A patient called me Sunday evening after being on the losing end of a bar brawl Friday night. When seen in the ER on Saturday, a CT scan revealed an orbital floor fracture. He was told to see an eye doctor. How do you examine this swollen eye and how do you know when surgery is in order?
“First of all, don’t panic,” says James Milite, MD, an oculoplastic surgeon from Omni Eye Services in Iselin, NJ. In many cases, the impact of the injury will make the eye look worse than it is. “Take a step back and take your time doing a thorough exam,” he says.
|A 25-year-old male with orbital floor fracture raises questions about the need for reconstructive surgery.|
A comprehensive history is your next step. You’ll want to know how the injury happened and what struck the eye. “Ask if there was any loss of consciousness at the scene of the incident; also find out if there have been any flashes, floaters or double vision. Check their lateral gaze and downgaze, ability to open and close the mouth, and look for evidence of decreased sensitivity in the distribution of the maxillary division of the trigeminal nerve,” says Dr. Milite.
After ruling out head trauma and foreign bodies, conduct your typical eye exam—acuities, confrontation fields, pupils and a careful anterior and posterior segment exam. “Make sure the retinal periphery is OK, and look out for corneal abrasions, hyphema, iridodialysis, uveitis, cataract, vitreous hemorrhage and retinal detachment,” adds Dr. Milite. Also, examine the orbit. “This can be the trickiest part due to the eye swelling,” he says. “Observe if the globe is sunken or displaced downward away from the midline. This might indicate a fracture of the cheek bone or cheek complex,” he says. Left untreated, it could permanently pull the lower lid down or flatten the malar region.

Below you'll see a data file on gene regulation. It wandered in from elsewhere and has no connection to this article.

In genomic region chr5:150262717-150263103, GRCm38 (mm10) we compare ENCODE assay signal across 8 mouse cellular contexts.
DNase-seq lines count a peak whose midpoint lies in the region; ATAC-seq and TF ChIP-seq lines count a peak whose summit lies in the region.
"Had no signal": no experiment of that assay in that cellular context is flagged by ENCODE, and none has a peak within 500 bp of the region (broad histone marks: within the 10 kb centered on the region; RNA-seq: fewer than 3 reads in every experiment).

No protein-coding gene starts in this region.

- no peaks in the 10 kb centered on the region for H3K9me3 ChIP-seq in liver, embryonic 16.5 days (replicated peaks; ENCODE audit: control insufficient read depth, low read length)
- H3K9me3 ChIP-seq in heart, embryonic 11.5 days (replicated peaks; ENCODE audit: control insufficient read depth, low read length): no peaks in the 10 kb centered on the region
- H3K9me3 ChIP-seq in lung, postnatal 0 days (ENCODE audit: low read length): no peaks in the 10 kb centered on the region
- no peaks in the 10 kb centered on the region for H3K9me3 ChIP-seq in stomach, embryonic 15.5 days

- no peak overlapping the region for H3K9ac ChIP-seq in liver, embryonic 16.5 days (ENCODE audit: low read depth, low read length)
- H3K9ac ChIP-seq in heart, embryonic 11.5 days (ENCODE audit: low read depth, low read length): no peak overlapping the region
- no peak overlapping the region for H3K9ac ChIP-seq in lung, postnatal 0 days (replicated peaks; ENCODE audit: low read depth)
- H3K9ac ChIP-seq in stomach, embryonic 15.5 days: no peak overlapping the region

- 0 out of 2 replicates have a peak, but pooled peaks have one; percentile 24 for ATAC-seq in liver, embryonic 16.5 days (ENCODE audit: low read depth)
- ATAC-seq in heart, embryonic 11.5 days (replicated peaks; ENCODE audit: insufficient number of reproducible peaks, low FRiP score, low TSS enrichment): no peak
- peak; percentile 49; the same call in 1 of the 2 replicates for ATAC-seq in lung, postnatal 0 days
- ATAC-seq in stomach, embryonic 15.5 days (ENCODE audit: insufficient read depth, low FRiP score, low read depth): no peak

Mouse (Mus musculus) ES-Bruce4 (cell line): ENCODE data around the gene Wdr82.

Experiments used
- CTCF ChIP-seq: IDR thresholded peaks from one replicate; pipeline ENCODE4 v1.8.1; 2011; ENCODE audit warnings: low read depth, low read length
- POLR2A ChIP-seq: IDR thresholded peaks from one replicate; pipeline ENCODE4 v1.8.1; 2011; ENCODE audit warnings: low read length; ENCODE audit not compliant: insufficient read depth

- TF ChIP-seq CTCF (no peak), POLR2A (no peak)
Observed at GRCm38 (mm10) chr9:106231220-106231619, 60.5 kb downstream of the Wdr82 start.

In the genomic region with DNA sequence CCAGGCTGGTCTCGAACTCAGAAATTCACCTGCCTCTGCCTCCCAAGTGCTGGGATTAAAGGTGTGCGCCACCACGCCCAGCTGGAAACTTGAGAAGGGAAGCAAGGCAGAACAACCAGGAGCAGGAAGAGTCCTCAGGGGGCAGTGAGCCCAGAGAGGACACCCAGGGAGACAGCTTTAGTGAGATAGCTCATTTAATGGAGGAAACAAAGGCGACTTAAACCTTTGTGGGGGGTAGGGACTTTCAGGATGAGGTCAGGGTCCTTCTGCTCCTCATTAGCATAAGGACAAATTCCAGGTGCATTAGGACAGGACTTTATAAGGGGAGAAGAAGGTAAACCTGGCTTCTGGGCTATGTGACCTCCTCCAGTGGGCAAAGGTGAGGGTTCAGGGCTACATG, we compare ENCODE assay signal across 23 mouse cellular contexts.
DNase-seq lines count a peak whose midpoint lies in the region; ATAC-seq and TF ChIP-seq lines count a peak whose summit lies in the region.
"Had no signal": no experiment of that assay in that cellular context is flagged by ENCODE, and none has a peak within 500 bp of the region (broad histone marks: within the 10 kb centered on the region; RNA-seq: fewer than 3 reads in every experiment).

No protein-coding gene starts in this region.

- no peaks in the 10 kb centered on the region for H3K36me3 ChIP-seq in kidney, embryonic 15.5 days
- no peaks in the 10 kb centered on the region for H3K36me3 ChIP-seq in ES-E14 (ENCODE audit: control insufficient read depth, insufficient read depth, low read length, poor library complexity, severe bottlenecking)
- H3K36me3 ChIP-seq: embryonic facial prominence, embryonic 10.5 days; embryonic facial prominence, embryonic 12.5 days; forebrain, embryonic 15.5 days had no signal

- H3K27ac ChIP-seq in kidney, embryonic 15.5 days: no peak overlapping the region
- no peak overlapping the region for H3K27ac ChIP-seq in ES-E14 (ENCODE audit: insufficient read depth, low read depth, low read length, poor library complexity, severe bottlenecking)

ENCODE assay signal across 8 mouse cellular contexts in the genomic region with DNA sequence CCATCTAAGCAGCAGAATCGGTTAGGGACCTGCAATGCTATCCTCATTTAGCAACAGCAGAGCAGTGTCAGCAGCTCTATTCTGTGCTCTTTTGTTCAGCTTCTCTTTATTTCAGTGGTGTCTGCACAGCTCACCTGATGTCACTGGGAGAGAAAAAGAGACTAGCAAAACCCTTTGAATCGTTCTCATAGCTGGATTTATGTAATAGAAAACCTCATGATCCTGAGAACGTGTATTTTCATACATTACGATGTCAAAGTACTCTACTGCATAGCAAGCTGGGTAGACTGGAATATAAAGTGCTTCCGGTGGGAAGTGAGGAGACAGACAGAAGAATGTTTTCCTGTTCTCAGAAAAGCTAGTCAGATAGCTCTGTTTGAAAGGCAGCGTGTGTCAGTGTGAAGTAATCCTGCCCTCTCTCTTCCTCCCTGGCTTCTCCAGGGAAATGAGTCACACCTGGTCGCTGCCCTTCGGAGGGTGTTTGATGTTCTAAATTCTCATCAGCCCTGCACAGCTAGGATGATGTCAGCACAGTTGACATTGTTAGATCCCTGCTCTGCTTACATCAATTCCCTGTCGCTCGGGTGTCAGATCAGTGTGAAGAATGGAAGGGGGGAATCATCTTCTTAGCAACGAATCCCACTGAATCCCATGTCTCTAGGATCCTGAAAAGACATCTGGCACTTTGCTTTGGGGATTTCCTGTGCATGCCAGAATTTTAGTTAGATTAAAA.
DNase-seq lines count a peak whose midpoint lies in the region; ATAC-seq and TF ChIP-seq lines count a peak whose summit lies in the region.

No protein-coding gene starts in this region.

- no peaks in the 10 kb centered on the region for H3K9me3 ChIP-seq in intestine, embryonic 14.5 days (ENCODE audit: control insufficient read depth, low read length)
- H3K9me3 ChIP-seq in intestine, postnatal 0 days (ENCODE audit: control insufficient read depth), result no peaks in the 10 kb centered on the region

To Refer or Not to Refer?
After examination, you should have a sense of whether or not you have a surgical candidate on your hands, says Dr. Milite. “You’re looking for either or both of the following: entrapment causing restriction of extraocular muscles (EOMs) and diplopia in functional fields, and enophthalmos greater than 2mm.” However, the degree of periorbital edema often makes assessment of globe position and motility difficult.
“It’s also important to look out for signs of proptosis of the eye,” adds Dr. Milite. “This is an indicator of a retrobulbar hemorrhage.” Though uncommon, it necessitates an urgent referral to an oculoplastic specialist. All these patients require CT imaging if not already obtained prior to your exam.
Typically, if the primary injury is an orbital floor fracture, you won’t need to send for emergency surgery. However, there are a few extenuating circumstances. Young kids, for example, can more easily present with entrapment and require immediate surgery. “I usually see this in kids under age 13,” adds Dr. Milite, “as their bones are pliable and don’t crack—they bend and snap back, causing tight EOM entrapments.” This can lead to nausea, vomiting and a decrease in blood pressure.
Since the fracture snaps closed almost like a trap door, it might not seem significant on the scan, but these signs represent a potentially urgent case and require a rapid referral to an oculoplastic surgeon. Failure to refer could result in irreparable damage to the tightly entrapped muscle.
When choosing to treat these cases with antibiotics or steroids, a few simple rules will suffice. “Antibiotics are given due to theoretical risk of infection, so a five-day course of prophylactic antibiotic can’t hurt,” says Dr. Milite. “If you have a patient with a moderate-size fracture and excessive swelling, an oral steroid will cut the window down for edema resolution to unmask the development of enopthalmos and help determine the need for repair.”
Consult a specialist if in doubt. In this case, referral resulted in surgery later that week. “Describe the fracture, explain motility issues and record everything,” Dr. Milite says. “If it’s a surgical candidate, ask what you can do to prepare the patient before sending them along.”